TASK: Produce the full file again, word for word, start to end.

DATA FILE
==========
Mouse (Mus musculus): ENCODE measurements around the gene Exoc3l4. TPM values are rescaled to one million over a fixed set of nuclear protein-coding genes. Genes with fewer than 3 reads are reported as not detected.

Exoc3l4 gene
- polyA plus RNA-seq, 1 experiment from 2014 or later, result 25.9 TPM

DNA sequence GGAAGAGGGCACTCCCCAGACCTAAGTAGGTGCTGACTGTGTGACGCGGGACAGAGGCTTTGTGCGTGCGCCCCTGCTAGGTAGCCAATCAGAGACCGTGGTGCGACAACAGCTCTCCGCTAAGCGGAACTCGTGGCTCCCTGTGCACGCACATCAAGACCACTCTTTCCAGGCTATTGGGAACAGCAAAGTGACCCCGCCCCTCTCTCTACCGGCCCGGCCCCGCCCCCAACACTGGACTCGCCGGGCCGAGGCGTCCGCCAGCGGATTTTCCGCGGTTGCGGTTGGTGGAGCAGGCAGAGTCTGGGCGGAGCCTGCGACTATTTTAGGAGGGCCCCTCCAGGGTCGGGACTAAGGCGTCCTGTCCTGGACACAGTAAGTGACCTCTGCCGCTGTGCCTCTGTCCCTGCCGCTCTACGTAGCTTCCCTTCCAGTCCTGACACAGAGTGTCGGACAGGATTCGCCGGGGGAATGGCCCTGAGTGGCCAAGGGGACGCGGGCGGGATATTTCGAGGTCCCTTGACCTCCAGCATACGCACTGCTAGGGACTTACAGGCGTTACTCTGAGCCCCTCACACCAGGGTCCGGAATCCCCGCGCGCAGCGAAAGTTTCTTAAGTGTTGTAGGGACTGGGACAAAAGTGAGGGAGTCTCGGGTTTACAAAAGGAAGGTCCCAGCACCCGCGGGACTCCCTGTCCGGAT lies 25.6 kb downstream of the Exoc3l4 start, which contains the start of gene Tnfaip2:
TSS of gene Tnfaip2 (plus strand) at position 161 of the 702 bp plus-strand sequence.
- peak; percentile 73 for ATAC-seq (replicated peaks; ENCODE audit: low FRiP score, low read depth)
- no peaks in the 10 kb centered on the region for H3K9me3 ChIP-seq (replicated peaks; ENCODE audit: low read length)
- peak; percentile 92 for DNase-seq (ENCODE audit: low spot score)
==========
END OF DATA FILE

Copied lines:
Mouse (Mus musculus): ENCODE measurements around the gene Exoc3l4. TPM values are rescaled to one million over a fixed set of nuclear protein-coding genes. Genes with fewer than 3 reads are reported as not detected.

Exoc3l4 gene
- polyA plus RNA-seq, 1 experiment from 2014 or later, result 25.9 TPM

DNA sequence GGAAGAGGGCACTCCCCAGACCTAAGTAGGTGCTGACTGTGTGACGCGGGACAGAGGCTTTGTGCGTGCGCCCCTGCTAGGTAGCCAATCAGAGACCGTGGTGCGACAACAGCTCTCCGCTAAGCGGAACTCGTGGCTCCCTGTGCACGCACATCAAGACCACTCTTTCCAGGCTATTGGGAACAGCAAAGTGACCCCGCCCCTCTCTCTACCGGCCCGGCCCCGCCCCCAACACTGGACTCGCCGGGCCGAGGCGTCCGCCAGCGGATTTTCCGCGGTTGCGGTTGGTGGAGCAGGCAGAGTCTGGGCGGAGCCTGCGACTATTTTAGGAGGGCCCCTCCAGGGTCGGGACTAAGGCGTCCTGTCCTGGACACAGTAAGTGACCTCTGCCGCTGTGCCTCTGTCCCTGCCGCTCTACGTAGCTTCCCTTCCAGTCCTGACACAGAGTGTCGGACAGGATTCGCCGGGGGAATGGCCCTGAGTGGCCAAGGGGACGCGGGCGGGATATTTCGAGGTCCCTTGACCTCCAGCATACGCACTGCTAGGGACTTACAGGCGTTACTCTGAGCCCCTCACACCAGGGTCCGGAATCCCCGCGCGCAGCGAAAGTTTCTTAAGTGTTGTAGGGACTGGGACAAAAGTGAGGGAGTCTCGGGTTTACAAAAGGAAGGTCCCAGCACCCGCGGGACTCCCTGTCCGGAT lies 25.6 kb downstream of the Exoc3l4 start, which contains the start of gene Tnfaip2:
TSS of gene Tnfaip2 (plus strand) at position 161 of the 702 bp plus-strand sequence.
- peak; percentile 73 for ATAC-seq (replicated peaks; ENCODE audit: low FRiP score, low read depth)
- no peaks in the 10 kb centered on the region for H3K9me3 ChIP-seq (replicated peaks; ENCODE audit: low read length)
- peak; percentile 92 for DNase-seq (ENCODE audit: low spot score)